But that lack of diversity reflected the lack of diverse roles. Gerber skated one of the few lead Black roles in her show, while most BIPOC skaters skated in the ensemble. Gerber usually did not have a Black understudy and even when she did her role would often be played by skaters of other ethnicities.
"I remember when my understudies would go in, I always felt bad," she said. "I could see when little kids came [to watch], dressed up in their prince and princess costumes, you could see the automatic disappointment in their faces when the character came out because they saw everybody else looking like the movie, but then that character comes out and it's somebody who's not Black.
"And it's just another moment or instance where something that was supposed to be meant for you is taken away."
What made it worse for Gerber was never seeing a BIPOC skater take a traditionally white role. And the tour company did get complaints about representation, which Gerber thinks is the reason for the role steadily being taken out of the show over the years.
"It's so much easier to find someone who can do five characters than to find someone to fit the criteria for one character and to highlight them properly and make sure they're well represented to the community," said Gerber.
"I always knew, but I know more now than ever, that it is so important we remain represented and that we're represented correctly."
To deal with all of this, Gerber says community and highlighting talent are both more important than ever, which is why she's part of the Figure Skating Diversity & Inclusion Alliance, a new working group tackling a myriad of projects to promote visibility, form support systems, create inclusive policy and more.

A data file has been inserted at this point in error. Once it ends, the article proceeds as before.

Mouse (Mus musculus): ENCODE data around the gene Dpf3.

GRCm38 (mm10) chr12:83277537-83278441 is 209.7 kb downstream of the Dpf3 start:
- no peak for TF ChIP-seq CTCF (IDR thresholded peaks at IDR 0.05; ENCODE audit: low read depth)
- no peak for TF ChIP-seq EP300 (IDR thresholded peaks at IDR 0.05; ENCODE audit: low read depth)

"We are underrepresented, we are not lifted up and shared and honestly, I've realized now how what we are fighting for is being more well-connected to one another," she said. "I feel like what has been lacking in our community has been that community of people who are right there, ready to answer your questions and say "Hey, what happened to you isn't right and we're able to help make it right" and to not have people feel alone.
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"You're constantly in a space where you're told you don't have the look, you're not beautiful. It took me years to be able to feel beautiful in my own skin and appreciate it and all that I do, and I really think a lot of that had come from skating."All that is compounded by how expensive skating has become, especially for athletes looking to reach a professional or Olympic level.
For these issues to still exist at the professional level makes Gerber even more concerned for young BIPOC skaters with dreams of their own.
"It comes down to strength. It's hard to be the only Black skater in your rink, in your region, in your section," she said. "Maybe when you're six, seven, even eight it's all fun, but once it starts getting more competitive and you start getting better and you look around and don't see anyone who looks like you, I feel like it discourages you from continuing."